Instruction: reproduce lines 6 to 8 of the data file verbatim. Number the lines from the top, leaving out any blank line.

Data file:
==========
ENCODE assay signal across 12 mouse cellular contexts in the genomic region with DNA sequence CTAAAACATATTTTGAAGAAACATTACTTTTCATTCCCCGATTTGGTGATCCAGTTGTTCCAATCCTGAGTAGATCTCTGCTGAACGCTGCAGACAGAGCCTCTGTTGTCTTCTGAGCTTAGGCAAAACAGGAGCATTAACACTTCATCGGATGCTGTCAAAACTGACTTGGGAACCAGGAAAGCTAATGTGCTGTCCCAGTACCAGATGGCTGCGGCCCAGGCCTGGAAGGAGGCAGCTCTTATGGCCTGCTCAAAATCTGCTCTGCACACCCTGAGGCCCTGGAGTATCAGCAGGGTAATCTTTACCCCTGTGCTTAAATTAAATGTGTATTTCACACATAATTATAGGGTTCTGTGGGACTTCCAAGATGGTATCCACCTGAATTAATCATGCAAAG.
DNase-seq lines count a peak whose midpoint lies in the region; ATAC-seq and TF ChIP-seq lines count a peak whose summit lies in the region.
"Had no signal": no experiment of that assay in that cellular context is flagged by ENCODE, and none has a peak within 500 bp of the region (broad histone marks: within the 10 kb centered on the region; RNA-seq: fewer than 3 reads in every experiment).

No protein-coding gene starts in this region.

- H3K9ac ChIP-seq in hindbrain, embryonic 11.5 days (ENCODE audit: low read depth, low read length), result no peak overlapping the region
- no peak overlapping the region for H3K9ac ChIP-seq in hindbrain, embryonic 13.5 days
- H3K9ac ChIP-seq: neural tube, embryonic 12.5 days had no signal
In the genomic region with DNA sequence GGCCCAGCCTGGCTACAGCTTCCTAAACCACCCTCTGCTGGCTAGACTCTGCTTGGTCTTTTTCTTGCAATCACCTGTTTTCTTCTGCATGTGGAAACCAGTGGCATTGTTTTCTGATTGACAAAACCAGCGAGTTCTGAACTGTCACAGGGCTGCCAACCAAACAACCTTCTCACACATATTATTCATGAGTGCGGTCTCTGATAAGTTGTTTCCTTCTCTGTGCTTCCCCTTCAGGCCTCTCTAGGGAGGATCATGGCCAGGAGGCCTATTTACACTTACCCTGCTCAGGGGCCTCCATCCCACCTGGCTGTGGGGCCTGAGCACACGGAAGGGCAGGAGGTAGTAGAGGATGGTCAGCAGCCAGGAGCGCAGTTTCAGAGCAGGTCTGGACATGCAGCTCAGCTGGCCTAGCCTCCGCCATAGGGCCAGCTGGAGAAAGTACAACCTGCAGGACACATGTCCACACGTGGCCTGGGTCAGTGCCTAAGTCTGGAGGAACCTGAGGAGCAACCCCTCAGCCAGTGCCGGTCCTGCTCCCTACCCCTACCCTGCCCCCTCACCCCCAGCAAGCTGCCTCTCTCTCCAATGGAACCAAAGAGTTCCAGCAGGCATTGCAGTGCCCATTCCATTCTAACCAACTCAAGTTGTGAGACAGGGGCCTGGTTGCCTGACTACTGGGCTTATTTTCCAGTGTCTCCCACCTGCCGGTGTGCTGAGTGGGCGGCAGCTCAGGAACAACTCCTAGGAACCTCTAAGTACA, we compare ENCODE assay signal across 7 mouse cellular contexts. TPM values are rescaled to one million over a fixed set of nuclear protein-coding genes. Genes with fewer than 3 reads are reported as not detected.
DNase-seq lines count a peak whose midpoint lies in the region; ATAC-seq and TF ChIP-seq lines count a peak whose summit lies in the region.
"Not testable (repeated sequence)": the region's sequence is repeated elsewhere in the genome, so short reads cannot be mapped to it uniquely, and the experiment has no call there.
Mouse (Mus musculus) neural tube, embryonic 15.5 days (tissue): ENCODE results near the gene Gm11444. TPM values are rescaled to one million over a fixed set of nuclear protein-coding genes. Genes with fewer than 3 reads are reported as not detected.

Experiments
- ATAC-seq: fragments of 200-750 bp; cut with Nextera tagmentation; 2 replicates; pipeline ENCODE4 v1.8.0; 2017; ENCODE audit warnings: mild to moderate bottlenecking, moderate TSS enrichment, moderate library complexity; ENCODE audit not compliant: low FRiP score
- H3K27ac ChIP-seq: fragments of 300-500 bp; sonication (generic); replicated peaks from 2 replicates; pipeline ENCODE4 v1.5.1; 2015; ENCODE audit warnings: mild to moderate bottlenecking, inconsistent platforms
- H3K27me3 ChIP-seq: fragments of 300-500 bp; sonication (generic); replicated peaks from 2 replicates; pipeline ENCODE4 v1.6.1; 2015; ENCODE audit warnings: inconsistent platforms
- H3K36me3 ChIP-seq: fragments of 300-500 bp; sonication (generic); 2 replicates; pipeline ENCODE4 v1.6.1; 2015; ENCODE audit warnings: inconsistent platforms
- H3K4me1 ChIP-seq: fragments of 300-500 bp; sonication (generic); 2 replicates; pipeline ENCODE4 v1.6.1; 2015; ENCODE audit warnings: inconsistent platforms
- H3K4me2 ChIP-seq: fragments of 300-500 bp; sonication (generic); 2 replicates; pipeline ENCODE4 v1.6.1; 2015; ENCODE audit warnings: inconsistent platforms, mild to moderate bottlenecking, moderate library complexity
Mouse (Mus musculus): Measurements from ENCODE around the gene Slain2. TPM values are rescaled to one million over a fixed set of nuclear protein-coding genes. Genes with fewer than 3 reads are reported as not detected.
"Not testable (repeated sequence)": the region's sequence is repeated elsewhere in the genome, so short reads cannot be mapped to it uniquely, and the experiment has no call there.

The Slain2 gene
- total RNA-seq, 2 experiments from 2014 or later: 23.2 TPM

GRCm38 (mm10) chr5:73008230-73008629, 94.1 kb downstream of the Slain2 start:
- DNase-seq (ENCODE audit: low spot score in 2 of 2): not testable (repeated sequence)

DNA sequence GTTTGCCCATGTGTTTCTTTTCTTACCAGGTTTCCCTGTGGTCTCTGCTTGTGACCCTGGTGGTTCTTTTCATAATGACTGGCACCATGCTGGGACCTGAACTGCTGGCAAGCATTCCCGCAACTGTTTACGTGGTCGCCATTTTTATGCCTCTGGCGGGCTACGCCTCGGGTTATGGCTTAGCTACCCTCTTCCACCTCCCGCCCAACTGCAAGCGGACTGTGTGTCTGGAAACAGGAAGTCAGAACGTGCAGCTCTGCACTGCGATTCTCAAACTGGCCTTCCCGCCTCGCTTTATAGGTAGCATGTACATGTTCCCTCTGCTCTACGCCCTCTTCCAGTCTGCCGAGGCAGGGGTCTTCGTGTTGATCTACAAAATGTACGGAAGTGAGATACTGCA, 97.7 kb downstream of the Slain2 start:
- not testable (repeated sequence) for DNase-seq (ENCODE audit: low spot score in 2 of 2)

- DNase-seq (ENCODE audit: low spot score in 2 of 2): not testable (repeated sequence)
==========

- no peak overlapping the region for H3K9ac ChIP-seq in hindbrain, embryonic 13.5 days
- H3K9ac ChIP-seq: neural tube, embryonic 12.5 days had no signal
In the genomic region with DNA sequence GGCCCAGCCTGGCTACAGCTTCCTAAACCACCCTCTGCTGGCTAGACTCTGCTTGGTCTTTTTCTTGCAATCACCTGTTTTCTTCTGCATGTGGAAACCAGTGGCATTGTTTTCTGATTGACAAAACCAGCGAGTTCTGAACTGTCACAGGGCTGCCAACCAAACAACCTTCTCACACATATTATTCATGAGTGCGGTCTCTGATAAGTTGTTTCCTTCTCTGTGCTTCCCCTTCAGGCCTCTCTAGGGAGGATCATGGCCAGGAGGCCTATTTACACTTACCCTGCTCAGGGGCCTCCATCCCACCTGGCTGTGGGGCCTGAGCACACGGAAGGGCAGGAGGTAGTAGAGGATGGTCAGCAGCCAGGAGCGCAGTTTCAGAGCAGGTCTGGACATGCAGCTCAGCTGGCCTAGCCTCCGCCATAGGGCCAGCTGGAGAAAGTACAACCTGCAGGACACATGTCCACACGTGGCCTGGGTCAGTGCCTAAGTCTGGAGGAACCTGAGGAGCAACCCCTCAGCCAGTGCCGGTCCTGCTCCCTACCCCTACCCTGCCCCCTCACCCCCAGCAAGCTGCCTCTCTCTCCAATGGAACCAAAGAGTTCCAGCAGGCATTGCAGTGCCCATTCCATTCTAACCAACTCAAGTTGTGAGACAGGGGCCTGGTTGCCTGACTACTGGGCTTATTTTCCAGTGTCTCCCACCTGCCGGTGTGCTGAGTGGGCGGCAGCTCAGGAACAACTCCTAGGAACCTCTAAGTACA, we compare ENCODE assay signal across 7 mouse cellular contexts. TPM values are rescaled to one million over a fixed set of nuclear protein-coding genes. Genes with fewer than 3 reads are reported as not detected.